Loretta Swit to portray Eleanor Roosevelt at the Fitz

Actress Loretta Swit will play Eleanor Roosevelet in 'Eleanor: Her Secret Journey' at the Fitzgerald Theater.

Coming to the Fitz on Saturday, Sept. 8: Loretta Swit in “Eleanor: Her Secret Journey.” Best known for her Emmy-winning role as “Hot Lips” Houlihan on TV’s “M*A*S*H,” Swit has spent most of her career since on stage. Based on a play by Rhoda Lerman about Eleanor Roosevelt’s journey from the White House to the United Nations, “Eleanor” is a solo performance. Tickets go on sale to MPR members today (Tuesday, July 17), to the general public on Friday.

The Twin Cities performing arts community continues to mourn the loss of photographer Ann Marsden, who died Sunday, July 8, at age 55. Mary Abbe and Rohan Preston wrote about her for the Strib; Marianne Combs for MPR; Susannah Schouweiler for KnightArts; Andy Greder for the Pi Press. Facebook is full of photographs taken by her. On Saturday night, Sommerfest conductor Andrew Litton dedicated the Minnesota Orchestra’s performance of Tchaikovsky’s “Pathetique” to Marsden. A memorial service and celebration of her life will be held Sunday, Aug. 12, starting at 2:30 p.m. at the Fitzgerald Theater, with a reception to follow.

On Facebook, mnartists.org asks, “Does someone want to host an Etsy Craft Party on Walker Open Field?” Brilliant idea. We live in a community of crafters – enough to populate countless art shows plus crafts-specific throw-downs like the No Coast Craft-o-Rama, St. Paul Craftstravaganza, and the forthcoming Minneapolis Craft’za. If you’re not familiar, Etsy is an online crafters’ marketplace. This year’s party theme, “Wish You Were Here,” invites projects with a local flavor. Here’s the Open Field proposal form. Read the Tips and FAQs first.

ROLU poster deskCourtesy of the Walker Art CenterMinneapolis-based design studio ROLU will be filling the Walker’s Open Field with lawn-friendly versions of works from the Walker’s collection.

In residence on Open Field today through July 29: ROLU, an experimental design studio based in Minneapolis whose members are interested in landscape design, furniture design, collaborative architecture, art history, urban planning, public art, and, it seems, pretty much everything else. They’re filling the Field with outdoor galleries and lawn-friendly versions of works from the Walker’s collection by On Kawara, Yoko Ono, Alec Soth, Richard Serra and others. Observe, participate, and help re-create artworks. 11 a.m. – 5 p.m. Tuesdays through Saturdays (until 10 p.m. Thursdays). FMI. Here’s ROLU’s blog.

In the year following its $14 million expansion and re-opening, the Weisman continues to focus on its own collections. Open now: “The WAM Files: The Art of the Archives.” Scrapbooks, photographs, correspondence, and other  documents tell of the first 40 years (1934-1974) of the museum’s history. How did the museum come to be? Who were the artists and what were the exhibitions that shaped it? Museums don’t just acquire and display historical objects; they have their own institutional histories, their own stories to tell. Through Feb. 17.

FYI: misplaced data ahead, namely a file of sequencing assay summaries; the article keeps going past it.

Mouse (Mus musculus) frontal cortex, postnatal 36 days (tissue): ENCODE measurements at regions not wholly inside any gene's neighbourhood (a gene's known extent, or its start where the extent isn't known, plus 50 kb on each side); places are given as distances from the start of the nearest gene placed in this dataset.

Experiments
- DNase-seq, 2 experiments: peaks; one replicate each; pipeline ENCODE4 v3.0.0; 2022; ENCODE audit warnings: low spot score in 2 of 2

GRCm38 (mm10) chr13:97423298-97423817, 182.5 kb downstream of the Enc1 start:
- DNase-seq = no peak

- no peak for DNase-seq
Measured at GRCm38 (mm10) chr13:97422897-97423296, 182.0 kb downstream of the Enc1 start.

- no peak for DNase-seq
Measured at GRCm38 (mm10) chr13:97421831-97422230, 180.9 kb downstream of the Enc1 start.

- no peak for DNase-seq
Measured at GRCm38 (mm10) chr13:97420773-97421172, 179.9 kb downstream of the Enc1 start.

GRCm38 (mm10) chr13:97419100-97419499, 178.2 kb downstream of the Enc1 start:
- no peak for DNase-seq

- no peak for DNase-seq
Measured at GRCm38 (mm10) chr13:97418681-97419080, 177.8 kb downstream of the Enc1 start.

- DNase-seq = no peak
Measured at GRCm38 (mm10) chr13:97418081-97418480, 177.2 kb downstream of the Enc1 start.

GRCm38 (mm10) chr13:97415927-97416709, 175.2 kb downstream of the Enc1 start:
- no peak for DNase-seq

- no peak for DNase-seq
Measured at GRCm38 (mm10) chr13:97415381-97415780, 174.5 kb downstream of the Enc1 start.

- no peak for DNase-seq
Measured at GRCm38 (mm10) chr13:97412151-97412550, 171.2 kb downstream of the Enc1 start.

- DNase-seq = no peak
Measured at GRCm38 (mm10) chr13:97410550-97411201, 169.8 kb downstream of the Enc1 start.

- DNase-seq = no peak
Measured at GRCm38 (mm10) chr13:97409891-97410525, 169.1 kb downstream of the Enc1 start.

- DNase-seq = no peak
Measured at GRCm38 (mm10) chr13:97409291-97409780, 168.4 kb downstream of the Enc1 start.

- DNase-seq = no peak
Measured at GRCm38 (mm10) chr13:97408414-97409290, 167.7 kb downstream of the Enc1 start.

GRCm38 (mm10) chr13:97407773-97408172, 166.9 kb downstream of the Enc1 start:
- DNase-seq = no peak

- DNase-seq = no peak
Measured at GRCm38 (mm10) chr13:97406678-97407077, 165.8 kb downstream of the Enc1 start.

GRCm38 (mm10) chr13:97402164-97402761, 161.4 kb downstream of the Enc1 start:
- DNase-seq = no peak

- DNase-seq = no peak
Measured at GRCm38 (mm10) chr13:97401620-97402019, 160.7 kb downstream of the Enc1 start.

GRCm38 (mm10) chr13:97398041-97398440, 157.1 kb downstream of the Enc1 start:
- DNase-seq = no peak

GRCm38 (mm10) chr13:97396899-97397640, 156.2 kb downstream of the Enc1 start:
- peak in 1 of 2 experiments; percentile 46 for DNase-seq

Northrop Auditorium, 1943. Weisman Art Museum records, University Archives.Courtesy of the Weisman Art MuseumNorthrop Auditorium, 1943 — part of the Weisman’s ‘The Art of the Archives’ exhibit. Weisman Art Museum records, University Archives.

Now in its 25th year, Illusion Theater’s “Fresh Ink” series is a summer tradition for artists and theatergoers. Artists try out new scripts and works in progress; audiences preview plays that may become full-length productions (many do). Coming up: “It Happened in Texas: Dallas, Jack Ruby and the Lone Star State,” an interactive conversation among Texan Tessie Bundick and Minnesotan Beth Gilleland, with historical film footage, visual documentation, and “improbable details.” July 19-22. Next week: “A Night in Olympus: A Musical,” a novel look at Prom Night with music and lyrics by Chan Poling (The Suburbs, The New Standards), book by playwright Jeffrey Hatcher and Bill Corbett (“Mystery Science Theater 3000”). July 26-29. 8 p.m. Thursdays-Saturdays, 7 p.m. Sundays. FMI and tickets.

It’s a nutty idea: make a movie in just two days, start to finish, rain or shine, heat or cold. And yet, filmmakers around the world sign up each year for the 48 Hour Film Project. (Writers who deal with a lot less equipment and far fewer people get 30 days in National Novel Writing Month.) If you missed the first screenings – held on June 10, two days after finished films were due in Minneapolis – you can amble in a more leisurely fashion to the Crooked Pint Ale House this week, where all 66 films made here will be shown over three nights. Tonight through Thursday, starts at 7 p.m. Complete schedule here.